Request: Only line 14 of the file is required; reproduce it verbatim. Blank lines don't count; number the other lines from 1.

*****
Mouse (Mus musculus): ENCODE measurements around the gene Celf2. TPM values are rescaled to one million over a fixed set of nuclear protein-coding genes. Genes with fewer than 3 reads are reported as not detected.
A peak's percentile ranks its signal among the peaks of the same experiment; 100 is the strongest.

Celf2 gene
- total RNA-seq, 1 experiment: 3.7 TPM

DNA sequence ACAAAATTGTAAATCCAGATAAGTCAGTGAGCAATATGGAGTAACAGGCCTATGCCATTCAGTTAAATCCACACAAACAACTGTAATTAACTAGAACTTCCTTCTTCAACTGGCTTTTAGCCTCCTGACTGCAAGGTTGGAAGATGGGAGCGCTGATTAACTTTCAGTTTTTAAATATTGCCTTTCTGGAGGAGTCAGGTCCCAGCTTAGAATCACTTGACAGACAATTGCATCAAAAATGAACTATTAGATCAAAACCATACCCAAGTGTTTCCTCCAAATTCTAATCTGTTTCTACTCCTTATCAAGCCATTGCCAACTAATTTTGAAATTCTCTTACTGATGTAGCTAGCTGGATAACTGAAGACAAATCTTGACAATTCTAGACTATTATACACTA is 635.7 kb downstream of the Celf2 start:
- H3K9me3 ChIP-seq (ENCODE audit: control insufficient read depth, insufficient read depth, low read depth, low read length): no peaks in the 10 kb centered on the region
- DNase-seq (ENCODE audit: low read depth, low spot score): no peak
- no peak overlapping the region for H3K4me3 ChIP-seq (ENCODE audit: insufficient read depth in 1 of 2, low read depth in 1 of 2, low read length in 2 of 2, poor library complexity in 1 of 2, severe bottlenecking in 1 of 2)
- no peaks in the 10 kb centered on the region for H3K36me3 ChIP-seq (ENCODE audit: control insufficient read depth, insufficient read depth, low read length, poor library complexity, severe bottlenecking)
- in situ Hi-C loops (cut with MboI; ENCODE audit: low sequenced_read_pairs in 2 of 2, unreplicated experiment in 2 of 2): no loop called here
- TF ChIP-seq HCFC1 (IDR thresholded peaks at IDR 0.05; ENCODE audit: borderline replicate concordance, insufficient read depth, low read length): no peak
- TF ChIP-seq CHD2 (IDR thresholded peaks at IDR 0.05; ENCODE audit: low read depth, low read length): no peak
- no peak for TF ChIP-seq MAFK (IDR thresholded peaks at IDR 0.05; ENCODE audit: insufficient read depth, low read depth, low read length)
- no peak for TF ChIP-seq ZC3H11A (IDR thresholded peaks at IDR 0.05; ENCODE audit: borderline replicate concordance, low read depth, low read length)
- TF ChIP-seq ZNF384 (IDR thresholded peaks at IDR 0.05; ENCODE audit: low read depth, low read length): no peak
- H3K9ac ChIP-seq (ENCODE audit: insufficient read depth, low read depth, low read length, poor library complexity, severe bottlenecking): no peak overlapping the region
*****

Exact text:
- no peak for TF ChIP-seq ZC3H11A (IDR thresholded peaks at IDR 0.05; ENCODE audit: borderline replicate concordance, low read depth, low read length)